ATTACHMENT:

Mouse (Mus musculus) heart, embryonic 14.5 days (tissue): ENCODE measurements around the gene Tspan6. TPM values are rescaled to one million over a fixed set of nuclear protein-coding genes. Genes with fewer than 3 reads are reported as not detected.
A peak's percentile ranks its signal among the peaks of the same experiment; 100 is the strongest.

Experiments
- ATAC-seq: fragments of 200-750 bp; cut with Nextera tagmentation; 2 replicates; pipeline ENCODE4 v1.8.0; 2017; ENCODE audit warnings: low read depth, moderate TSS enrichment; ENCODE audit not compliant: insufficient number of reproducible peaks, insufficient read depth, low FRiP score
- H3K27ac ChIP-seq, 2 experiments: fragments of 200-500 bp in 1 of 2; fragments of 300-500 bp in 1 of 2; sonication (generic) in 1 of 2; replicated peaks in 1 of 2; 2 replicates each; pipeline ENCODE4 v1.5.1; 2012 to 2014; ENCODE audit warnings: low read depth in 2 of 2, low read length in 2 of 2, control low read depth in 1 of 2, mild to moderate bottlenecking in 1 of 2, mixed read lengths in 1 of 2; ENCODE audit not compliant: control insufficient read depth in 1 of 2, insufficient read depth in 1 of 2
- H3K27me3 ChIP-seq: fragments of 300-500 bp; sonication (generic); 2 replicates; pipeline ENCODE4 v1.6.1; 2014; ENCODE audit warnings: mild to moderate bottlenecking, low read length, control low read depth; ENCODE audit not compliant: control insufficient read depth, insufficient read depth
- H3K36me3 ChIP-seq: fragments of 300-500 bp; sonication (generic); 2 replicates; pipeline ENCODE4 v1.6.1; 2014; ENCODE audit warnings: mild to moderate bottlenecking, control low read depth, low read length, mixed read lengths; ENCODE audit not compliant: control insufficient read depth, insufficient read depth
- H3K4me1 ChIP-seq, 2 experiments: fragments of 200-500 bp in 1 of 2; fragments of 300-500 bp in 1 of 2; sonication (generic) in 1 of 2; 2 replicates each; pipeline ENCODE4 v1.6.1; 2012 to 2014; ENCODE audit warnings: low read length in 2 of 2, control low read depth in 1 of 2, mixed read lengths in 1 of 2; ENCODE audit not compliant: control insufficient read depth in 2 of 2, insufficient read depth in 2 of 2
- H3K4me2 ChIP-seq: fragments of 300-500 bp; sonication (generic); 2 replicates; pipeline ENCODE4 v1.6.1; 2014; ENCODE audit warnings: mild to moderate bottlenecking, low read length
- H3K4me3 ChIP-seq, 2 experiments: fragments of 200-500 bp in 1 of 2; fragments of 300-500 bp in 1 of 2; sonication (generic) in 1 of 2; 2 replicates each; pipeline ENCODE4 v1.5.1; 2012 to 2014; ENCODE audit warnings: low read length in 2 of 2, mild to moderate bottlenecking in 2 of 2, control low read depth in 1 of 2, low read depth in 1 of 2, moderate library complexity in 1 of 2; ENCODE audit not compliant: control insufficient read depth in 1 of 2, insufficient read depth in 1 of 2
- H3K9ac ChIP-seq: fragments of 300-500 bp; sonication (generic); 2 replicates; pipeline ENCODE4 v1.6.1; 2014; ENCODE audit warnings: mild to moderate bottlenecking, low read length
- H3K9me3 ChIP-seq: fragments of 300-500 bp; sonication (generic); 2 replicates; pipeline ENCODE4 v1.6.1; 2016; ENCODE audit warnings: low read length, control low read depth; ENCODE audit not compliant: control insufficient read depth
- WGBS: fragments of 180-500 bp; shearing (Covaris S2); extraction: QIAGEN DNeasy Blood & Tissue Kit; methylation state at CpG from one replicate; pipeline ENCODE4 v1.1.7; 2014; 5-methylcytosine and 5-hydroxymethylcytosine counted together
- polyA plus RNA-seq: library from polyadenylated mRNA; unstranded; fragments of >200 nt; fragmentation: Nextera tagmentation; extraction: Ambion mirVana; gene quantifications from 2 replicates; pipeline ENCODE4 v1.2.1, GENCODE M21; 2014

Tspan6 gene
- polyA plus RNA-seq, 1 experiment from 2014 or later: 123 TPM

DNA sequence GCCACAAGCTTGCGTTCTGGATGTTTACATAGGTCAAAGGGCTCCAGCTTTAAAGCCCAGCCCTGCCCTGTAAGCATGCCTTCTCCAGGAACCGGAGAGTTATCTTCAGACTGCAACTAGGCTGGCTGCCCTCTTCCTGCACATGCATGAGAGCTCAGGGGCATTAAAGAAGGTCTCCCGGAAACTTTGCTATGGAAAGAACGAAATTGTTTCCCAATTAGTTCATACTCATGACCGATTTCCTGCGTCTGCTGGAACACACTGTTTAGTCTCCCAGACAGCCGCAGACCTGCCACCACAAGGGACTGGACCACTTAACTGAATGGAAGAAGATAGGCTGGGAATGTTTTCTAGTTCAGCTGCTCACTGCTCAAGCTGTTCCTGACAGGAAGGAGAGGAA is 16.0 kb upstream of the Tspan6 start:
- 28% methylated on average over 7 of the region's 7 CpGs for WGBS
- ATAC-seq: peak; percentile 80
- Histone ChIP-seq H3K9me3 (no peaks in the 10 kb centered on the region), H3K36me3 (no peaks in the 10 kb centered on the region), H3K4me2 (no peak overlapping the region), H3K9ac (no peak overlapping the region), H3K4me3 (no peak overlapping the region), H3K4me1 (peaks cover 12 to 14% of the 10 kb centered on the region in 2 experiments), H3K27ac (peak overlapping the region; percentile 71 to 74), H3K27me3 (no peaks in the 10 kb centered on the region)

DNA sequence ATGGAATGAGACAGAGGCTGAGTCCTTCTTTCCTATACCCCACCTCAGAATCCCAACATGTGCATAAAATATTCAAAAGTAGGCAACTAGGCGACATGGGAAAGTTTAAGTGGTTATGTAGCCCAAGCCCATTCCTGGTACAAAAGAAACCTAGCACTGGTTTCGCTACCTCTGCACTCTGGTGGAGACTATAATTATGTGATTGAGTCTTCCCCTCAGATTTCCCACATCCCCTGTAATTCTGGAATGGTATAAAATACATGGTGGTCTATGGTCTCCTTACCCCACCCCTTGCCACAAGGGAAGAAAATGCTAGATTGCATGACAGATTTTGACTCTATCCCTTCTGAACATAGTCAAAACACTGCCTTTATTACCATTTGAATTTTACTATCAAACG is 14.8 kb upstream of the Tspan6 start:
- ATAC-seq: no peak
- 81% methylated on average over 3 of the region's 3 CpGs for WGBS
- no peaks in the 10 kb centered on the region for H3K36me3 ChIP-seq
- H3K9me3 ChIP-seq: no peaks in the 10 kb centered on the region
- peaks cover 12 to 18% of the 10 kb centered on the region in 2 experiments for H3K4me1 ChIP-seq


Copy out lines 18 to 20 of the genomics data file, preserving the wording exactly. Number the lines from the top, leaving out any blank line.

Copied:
- 28% methylated on average over 7 of the region's 7 CpGs for WGBS
- ATAC-seq: peak; percentile 80
- Histone ChIP-seq H3K9me3 (no peaks in the 10 kb centered on the region), H3K36me3 (no peaks in the 10 kb centered on the region), H3K4me2 (no peak overlapping the region), H3K9ac (no peak overlapping the region), H3K4me3 (no peak overlapping the region), H3K4me1 (peaks cover 12 to 14% of the 10 kb centered on the region in 2 experiments), H3K27ac (peak overlapping the region; percentile 71 to 74), H3K27me3 (no peaks in the 10 kb centered on the region)